Thursday October 12 is “Imagine a Day Without Water” Day. Can you even begin to imagine a day without water? It isn’t just your personal use of water – brushing your teeth, flushing your toilet, taking a shower – though those rituals are vital. Water is also essential to a functioning economy. What is a college campus or a hotel supposed to do if there is no water? They close. How can a restaurant, coffee shop, or brewery serve customers without water to cook, make coffee and beer, or wash the dishes? They can’t. And what about manufacturers – from pharmaceuticals to automobiles – that rely on water? They would grind to a halt too. An economic study released by the Value of Water Campaign earlier this year found that a single nationwide day without water service would put $43.5 billion of economic activity at risk.
Imagine a Day Without Water is an annual day of awareness that highlights the importance of safe, affordable water to all facets of everyday life. In recognition of the 2017 Imagine A Day Without Water, the Lower Raritan Watershed Partnership is unveiling our new “Community Resources for Water Quality” tool developed to improve the accessibility of information about preserving water quality for folks in the Lower Raritan Watershed. The “Community Resources for Water Quality” tool lists and describes publications and other types of materials available through the Rutgers-New Jersey Agricultural Experiment Station (NJAES) specific to maintaining or improving water condition in our communities. The tool is designed to assist Environmental Commissions, Green Teams and/or other interested residents to improve, preserve and restore stream areas and watersheds. We think it’s pretty neat!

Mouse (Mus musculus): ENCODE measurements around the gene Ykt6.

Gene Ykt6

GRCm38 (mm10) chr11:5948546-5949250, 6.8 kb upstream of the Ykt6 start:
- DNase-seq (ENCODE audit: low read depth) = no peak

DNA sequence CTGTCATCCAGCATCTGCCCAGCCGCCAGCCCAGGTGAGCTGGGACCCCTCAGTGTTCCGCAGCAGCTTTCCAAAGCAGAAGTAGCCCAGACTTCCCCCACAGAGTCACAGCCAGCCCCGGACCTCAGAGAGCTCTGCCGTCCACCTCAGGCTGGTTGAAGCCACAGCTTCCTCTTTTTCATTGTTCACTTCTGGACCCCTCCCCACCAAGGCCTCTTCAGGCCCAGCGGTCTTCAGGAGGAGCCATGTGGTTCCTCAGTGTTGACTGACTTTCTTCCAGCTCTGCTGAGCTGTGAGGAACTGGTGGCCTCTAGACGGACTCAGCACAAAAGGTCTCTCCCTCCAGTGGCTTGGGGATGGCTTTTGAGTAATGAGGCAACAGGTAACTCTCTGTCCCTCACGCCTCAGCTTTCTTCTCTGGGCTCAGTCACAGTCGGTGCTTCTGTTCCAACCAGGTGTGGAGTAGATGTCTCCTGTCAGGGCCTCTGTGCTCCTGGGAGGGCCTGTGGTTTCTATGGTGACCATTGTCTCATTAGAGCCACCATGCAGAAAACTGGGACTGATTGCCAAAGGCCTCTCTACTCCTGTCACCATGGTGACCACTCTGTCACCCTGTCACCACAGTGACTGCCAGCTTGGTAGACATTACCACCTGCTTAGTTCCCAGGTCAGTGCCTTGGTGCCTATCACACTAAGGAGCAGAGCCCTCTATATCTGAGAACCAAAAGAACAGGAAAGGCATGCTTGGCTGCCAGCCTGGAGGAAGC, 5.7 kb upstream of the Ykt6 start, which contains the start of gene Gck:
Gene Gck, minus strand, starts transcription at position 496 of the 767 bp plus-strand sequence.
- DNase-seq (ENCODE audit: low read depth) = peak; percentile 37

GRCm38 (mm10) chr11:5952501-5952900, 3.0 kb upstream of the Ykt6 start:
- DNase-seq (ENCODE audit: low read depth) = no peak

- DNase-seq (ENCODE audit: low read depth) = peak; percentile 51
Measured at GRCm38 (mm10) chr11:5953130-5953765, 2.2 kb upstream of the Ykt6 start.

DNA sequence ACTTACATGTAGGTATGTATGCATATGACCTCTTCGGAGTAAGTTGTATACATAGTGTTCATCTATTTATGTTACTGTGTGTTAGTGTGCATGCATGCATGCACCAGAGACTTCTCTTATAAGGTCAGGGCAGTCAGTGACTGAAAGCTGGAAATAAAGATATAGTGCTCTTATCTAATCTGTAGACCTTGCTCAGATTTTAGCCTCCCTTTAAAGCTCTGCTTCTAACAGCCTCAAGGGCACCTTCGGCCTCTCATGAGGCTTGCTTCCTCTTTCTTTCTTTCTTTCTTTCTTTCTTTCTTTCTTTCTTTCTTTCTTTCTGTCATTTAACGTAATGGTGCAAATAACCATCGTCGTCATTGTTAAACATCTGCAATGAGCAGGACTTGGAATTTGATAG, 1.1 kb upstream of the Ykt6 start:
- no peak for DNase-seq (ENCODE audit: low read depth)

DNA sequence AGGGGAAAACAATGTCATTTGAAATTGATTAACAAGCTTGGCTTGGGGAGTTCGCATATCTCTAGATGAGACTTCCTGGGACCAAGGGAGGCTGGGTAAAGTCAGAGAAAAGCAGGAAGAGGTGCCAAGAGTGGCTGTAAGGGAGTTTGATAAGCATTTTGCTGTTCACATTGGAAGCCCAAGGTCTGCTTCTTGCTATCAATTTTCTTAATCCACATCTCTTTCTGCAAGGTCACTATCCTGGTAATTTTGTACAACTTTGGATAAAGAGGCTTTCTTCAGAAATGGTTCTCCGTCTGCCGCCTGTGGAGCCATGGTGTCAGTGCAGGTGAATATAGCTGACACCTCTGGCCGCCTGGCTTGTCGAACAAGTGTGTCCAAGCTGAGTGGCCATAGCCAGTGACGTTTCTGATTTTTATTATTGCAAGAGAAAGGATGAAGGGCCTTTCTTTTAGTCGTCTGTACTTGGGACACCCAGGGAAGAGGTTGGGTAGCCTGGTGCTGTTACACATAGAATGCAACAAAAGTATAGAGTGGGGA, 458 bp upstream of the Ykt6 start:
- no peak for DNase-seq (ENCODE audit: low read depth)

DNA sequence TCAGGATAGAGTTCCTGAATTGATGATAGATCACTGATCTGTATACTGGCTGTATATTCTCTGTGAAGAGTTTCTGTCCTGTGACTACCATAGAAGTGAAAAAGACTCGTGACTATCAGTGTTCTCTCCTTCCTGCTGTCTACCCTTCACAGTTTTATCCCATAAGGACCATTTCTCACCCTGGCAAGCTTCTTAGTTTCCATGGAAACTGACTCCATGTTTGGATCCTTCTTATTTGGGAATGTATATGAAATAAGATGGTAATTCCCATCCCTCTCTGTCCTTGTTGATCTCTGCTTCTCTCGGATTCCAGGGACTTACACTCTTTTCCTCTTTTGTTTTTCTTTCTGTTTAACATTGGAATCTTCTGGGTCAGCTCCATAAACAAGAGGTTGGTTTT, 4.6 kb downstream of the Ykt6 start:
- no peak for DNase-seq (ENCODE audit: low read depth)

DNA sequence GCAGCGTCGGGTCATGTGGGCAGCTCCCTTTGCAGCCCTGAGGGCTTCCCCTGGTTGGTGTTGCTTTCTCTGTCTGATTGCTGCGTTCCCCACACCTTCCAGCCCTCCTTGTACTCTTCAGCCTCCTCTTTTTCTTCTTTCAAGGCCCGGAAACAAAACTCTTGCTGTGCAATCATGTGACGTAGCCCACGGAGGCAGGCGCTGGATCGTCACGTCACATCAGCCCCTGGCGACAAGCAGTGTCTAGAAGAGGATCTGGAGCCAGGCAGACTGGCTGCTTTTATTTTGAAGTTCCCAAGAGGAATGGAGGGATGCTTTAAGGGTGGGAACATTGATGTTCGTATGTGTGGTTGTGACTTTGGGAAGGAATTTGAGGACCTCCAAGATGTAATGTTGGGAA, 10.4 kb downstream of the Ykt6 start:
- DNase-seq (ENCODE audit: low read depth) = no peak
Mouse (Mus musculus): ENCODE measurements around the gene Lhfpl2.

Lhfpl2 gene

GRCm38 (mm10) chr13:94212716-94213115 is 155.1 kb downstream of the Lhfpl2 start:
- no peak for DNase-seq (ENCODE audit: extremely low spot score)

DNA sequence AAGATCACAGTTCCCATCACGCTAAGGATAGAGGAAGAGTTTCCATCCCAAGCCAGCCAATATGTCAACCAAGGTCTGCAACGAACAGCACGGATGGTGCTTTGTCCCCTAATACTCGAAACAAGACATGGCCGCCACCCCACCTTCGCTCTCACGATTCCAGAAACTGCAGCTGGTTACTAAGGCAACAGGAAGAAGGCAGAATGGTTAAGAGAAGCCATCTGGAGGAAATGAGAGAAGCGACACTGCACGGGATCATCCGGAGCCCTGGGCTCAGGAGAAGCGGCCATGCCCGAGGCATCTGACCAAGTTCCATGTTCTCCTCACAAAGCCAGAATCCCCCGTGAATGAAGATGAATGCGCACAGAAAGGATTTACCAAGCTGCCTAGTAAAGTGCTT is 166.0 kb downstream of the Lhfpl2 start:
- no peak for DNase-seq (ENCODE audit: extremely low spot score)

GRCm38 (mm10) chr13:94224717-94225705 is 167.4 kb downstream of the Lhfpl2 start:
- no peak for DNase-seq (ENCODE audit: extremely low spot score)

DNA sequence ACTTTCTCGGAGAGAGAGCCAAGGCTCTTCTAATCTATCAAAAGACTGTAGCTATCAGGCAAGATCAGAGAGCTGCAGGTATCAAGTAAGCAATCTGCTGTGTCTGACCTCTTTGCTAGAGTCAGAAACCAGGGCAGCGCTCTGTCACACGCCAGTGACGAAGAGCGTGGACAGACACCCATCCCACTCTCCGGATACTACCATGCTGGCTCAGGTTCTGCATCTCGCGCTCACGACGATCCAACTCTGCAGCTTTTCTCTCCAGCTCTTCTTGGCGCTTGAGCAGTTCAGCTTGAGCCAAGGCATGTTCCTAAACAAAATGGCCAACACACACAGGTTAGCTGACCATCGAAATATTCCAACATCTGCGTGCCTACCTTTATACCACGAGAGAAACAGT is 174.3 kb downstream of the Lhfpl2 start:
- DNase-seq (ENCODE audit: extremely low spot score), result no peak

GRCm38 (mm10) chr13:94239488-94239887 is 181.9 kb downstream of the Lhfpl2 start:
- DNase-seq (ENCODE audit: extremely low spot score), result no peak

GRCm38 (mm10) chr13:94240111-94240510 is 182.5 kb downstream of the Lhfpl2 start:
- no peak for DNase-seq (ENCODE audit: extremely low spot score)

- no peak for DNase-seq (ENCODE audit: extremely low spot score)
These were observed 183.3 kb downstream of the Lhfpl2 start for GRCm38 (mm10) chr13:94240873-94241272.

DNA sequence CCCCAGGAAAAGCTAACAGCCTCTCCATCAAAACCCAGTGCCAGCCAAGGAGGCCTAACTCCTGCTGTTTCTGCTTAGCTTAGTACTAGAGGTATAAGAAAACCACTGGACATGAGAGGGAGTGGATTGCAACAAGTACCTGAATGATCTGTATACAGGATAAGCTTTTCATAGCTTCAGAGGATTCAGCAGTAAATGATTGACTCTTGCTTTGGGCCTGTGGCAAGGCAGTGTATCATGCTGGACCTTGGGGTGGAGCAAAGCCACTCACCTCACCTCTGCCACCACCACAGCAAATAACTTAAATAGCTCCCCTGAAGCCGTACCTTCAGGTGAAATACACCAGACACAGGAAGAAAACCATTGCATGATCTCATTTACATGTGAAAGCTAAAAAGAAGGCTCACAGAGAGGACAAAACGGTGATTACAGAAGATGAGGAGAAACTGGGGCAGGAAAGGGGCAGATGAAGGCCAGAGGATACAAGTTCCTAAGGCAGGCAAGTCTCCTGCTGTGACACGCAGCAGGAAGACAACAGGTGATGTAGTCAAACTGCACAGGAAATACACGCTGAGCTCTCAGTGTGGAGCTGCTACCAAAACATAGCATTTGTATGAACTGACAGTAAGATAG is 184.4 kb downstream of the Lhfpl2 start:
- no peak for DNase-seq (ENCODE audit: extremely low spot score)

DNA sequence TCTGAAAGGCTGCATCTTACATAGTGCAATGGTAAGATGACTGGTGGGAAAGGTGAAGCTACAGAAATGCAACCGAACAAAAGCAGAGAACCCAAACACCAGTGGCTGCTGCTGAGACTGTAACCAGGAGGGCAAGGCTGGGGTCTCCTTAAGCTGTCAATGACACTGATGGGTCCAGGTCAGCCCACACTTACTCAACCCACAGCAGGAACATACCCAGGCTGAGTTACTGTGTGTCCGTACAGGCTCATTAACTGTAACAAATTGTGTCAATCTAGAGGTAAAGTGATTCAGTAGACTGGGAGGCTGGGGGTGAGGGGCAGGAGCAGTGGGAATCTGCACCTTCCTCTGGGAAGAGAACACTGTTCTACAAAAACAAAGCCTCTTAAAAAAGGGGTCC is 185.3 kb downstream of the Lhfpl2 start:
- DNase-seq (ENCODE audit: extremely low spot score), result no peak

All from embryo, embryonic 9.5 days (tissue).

Water is a public health issue, it is an economic issue. No community can thrive without water, and everyone deserves a safe, reliable, accessible water supply. Our new tool highlights things that every one of us can do to preserve and improve our water resources to make sure that no one ever has to imagine a day without water again. Please check out the tool, and let us know how it inspires you to preserve or restore our water resources!
With thanks to Rutgers-NJAES and Joan Kaplan with the Rutgers Environmental Steward program for their assistance in developing this tool.